Multiaxial Fatigue Characterization and Modeling of AZ31B Magnesium Extrusion
Al Bin Mousa, Jafar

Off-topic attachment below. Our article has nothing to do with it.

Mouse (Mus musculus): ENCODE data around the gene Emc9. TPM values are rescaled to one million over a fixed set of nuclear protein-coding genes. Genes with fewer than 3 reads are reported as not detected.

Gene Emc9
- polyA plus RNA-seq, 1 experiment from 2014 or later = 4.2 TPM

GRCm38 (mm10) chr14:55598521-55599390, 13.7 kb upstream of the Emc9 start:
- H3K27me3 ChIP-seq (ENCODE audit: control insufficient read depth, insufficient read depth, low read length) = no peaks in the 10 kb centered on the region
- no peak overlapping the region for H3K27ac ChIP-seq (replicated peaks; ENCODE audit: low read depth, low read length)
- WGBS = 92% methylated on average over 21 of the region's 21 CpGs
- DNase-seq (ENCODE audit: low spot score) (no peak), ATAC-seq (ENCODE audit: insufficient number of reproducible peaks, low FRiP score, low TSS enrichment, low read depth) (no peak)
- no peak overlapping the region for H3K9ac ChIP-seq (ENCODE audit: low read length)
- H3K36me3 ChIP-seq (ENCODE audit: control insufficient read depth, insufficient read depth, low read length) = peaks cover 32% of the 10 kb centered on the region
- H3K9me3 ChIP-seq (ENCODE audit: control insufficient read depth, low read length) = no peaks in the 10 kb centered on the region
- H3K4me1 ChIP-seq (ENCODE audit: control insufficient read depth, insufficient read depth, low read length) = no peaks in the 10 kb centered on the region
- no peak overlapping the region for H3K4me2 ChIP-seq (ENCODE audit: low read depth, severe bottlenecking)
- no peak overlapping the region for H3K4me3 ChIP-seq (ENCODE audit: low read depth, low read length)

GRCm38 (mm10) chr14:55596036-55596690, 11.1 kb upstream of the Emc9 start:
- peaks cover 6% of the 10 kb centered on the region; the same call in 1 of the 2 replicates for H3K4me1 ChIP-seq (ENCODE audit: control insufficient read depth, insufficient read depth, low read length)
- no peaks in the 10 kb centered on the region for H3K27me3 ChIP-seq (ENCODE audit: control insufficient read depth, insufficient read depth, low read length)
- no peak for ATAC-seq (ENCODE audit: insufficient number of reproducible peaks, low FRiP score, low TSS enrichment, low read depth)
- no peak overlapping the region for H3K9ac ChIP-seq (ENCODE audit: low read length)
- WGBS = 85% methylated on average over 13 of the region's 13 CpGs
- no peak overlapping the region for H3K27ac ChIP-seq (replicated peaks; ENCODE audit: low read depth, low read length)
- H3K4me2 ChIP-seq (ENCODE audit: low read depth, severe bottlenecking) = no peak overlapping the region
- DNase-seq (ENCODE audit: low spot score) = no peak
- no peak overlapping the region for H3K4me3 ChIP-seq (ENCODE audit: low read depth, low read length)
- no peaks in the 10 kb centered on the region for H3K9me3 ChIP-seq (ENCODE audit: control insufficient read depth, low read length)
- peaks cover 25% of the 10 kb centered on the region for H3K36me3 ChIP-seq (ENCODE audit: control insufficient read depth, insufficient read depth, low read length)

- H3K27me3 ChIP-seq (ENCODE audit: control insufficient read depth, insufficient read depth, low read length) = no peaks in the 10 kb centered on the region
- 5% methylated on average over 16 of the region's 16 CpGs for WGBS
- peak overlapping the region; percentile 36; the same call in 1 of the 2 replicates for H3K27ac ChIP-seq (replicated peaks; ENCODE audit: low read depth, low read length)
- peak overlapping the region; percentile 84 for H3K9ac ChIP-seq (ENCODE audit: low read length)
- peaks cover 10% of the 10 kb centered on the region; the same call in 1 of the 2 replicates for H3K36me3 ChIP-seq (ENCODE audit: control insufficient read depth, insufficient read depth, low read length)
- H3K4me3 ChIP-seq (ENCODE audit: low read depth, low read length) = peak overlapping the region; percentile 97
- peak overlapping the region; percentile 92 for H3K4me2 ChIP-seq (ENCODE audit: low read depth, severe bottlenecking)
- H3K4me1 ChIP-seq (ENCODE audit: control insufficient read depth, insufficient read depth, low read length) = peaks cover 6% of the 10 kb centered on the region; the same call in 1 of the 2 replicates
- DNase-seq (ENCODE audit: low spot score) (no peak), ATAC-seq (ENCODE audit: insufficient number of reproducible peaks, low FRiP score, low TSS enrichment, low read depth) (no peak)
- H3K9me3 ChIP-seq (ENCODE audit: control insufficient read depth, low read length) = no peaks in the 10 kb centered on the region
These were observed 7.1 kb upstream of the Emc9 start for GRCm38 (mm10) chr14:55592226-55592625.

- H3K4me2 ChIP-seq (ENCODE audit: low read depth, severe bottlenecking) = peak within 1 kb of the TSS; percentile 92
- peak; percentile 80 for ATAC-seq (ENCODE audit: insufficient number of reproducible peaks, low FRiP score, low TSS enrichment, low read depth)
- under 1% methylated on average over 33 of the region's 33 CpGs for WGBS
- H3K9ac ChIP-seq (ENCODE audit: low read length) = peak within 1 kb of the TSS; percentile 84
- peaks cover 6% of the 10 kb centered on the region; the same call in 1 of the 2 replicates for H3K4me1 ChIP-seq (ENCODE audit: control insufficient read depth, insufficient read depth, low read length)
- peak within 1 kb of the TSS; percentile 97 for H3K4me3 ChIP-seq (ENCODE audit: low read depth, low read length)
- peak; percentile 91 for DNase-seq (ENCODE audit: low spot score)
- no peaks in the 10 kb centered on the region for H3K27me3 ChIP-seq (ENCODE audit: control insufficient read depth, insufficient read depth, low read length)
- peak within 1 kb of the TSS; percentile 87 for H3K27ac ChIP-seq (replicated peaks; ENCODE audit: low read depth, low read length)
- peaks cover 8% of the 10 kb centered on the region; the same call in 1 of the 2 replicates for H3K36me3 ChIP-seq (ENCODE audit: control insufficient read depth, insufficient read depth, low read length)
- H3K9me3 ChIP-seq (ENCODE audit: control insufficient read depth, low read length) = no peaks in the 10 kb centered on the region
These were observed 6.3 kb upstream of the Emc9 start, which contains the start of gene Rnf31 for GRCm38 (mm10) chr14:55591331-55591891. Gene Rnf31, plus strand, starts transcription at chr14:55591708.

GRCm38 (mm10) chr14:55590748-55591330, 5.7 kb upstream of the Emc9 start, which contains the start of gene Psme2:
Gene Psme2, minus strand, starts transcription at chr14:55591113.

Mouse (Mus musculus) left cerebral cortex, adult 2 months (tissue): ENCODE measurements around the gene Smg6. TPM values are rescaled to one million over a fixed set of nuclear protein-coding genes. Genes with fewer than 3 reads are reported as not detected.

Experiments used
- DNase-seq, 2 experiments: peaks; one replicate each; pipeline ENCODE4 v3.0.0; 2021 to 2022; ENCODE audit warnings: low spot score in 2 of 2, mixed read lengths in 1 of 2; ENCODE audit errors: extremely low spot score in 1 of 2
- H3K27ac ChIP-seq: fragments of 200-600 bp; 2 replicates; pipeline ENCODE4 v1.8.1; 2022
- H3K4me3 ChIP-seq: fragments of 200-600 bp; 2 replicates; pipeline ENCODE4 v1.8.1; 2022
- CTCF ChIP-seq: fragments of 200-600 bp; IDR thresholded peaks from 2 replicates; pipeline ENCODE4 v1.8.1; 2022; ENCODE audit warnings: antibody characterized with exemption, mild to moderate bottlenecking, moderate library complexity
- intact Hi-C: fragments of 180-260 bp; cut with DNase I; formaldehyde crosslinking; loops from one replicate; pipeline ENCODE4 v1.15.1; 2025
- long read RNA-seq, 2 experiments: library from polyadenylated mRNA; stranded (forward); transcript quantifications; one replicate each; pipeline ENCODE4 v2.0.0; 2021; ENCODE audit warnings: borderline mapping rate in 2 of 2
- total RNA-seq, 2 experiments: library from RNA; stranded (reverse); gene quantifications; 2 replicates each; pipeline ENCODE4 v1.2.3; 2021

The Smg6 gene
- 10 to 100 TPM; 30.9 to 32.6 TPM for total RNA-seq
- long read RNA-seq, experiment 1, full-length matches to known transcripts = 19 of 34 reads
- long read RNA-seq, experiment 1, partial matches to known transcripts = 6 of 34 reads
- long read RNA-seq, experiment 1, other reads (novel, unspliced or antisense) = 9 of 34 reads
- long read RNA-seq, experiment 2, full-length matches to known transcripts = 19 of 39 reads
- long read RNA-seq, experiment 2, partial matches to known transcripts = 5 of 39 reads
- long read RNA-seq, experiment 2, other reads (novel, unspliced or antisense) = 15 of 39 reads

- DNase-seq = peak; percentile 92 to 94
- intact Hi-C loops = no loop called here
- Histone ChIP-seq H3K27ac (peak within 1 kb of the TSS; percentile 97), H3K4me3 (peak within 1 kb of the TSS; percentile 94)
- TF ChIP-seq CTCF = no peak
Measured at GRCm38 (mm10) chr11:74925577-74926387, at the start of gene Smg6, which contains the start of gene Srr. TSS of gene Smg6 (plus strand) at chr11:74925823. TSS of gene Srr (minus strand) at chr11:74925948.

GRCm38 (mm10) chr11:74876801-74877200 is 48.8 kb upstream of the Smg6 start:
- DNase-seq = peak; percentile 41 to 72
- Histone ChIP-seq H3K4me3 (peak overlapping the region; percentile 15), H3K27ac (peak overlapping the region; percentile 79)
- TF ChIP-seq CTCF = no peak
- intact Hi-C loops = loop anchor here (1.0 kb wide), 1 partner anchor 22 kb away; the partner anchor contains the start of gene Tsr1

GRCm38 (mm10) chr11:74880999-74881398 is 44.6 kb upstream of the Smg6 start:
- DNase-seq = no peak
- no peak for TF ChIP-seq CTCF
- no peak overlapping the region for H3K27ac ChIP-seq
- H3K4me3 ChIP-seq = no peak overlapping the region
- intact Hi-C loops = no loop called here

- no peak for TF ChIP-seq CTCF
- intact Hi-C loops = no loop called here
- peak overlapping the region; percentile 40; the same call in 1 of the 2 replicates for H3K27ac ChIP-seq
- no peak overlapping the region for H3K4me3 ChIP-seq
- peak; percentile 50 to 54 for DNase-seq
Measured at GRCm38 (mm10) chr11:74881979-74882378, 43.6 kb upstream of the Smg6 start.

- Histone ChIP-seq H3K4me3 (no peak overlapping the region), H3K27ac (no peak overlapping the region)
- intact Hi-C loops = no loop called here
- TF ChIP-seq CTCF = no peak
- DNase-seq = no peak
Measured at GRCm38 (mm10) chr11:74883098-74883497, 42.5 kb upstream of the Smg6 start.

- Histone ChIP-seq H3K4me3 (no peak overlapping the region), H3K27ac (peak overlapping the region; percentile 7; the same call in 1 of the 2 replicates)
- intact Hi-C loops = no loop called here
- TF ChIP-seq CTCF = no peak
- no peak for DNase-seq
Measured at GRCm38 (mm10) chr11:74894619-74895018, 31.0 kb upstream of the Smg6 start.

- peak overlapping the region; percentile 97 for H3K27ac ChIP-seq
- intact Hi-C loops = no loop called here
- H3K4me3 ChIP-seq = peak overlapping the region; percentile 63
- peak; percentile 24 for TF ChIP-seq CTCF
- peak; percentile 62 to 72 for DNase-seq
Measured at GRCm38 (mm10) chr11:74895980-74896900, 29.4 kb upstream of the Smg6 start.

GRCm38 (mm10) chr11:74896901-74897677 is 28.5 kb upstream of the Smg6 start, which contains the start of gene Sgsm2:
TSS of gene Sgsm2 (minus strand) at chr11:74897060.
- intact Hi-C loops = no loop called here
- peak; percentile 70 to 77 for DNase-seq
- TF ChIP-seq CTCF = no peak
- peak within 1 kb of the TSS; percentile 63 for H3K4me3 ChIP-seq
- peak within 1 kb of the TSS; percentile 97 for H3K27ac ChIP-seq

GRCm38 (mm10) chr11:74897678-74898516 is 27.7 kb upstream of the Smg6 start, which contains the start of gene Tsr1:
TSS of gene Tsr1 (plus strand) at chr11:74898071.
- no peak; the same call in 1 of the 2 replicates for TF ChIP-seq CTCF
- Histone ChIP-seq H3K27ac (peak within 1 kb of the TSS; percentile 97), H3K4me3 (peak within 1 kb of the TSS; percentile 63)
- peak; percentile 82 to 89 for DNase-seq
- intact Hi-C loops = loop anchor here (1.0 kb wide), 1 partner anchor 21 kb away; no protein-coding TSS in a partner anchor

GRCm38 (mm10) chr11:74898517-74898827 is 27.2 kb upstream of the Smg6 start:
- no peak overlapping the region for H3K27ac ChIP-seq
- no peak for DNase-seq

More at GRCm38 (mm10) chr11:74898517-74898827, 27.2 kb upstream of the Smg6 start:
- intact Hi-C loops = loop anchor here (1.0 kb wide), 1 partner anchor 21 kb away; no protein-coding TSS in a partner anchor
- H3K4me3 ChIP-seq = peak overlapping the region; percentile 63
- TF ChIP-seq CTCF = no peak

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The demand for lightweight materials in automobiles has been motivated by two factors: fuel economy and air pollution reduction. One of the first steps taken in automotive vehicle weight reduction was the use of aluminum alloys for both structural and non-structural parts. Although magnesium alloys, that have one fourth the density of steel and one third that of aluminum, have also been used in automobiles, however, their applications were limited to non-structural parts. Recently, interest has been focused on using magnesium alloys as structural materials for automotive load-bearing components. Load-bearing components in automobiles are usually subjected to multiaxial cyclic loading. Fatigue is considered to be a significant cause of ground vehicle component failure. Therefore, for magnesium alloys to be used for these components, an understanding of their fatigue behaviour is necessary. In this study, series of monotonic and cyclic tests were conducted on smooth specimens machined from AZ31B magnesium extrusion section. Two loading modes were considered in this investigation, axial and torsional. Monotonic tensile and compressive tests were performed at three different orientations, longitudinal (LD), i.e., parallel to the extrusion direction, 45° and transverse (TD) directions. Monotonic torsion tests were performed on specimens that were machined along the LD. Similarly, cyclic axial and torsional as well as multiaxial axial-torsional tests were performed on specimens that that were machined along the LD. Three different phase angles were considered for multiaxial tests: in-phase, and 45° and 90° out-of-phase. It was found that monotonic axial stress-strain behaviour is direction dependent due to the different deformation mechanisms involved. Significant yield anisotropy and sigmoidal-type hardening were observed. Twinning-detwinning deformation was considered as the major cause of these behaviours. On the other hand, monotonic torsional stress-strain curve had a linear hardening behaviour. Cyclic axial behaviour was found to be affected by twinning-detwinning deformation. Its most significant characteristics are: yield asymmetry, power-like hardening in compressive reversal and sigmoidal-type hardening in tensile reversal. This unusual behaviour was attributed to the contribution of three different deformation mechanisms: slip, twinning and detwinning. Due to yield asymmetry, significant positive mean stress was observed especially at LCF. Cyclic hardening was also observed and it was found to be associated with a substantial decrease in plastic strain energy density. Cyclic shear behaviour was symmetric and did not exhibit any of the aforementioned behaviours in cyclic axial loading. Two major observations were made from multiaxial tests. First, additional hardening due to nonproportionality was observed. Second, phase angle has no effect on fatigue life. Three fatigue life models were considered for multiaxial fatigue life prediction: Smith-Watson-Topper, Fatemi-Socie and Jahed-Varvani. The first two models are based on strain and are evaluated on specific critical planes. The third model is based on energy densities calculated from hysteresis loops. Strain- and energy-life curves had knees and pronounced plateaus. Therefore, it was not possible to model the entire fatigue life using Coffin-Manson-Type equations. Low cycle fatigue lives were predicted within ۬x scatter bounds using the Fatemi-Socie and the Jahed-Varvani models for all loading conditions which was not the case with Smith-Watson-Topper model. Total energy, the sum of plastic and positive elastic strain energy densities, was found to correlate fatigue lives for several wrought Mg-alloys under different loading conditions.